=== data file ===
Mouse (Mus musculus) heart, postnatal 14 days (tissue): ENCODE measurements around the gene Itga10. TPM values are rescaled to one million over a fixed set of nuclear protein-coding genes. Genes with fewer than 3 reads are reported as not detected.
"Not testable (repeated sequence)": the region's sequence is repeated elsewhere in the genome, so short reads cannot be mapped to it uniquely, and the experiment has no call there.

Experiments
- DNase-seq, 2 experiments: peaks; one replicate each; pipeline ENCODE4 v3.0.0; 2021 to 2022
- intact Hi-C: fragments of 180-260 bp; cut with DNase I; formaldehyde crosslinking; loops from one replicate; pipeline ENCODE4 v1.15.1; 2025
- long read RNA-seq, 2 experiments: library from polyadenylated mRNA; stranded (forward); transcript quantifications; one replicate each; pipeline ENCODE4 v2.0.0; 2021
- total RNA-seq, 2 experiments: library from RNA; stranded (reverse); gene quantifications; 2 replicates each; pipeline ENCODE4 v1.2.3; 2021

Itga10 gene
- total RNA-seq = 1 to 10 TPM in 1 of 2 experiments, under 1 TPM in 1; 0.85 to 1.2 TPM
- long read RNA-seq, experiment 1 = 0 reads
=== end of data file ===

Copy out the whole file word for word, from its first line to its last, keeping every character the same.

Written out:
Mouse (Mus musculus) heart, postnatal 14 days (tissue): ENCODE measurements around the gene Itga10. TPM values are rescaled to one million over a fixed set of nuclear protein-coding genes. Genes with fewer than 3 reads are reported as not detected.
"Not testable (repeated sequence)": the region's sequence is repeated elsewhere in the genome, so short reads cannot be mapped to it uniquely, and the experiment has no call there.

Experiments
- DNase-seq, 2 experiments: peaks; one replicate each; pipeline ENCODE4 v3.0.0; 2021 to 2022
- intact Hi-C: fragments of 180-260 bp; cut with DNase I; formaldehyde crosslinking; loops from one replicate; pipeline ENCODE4 v1.15.1; 2025
- long read RNA-seq, 2 experiments: library from polyadenylated mRNA; stranded (forward); transcript quantifications; one replicate each; pipeline ENCODE4 v2.0.0; 2021
- total RNA-seq, 2 experiments: library from RNA; stranded (reverse); gene quantifications; 2 replicates each; pipeline ENCODE4 v1.2.3; 2021

Itga10 gene
- total RNA-seq = 1 to 10 TPM in 1 of 2 experiments, under 1 TPM in 1; 0.85 to 1.2 TPM
- long read RNA-seq, experiment 1 = 0 reads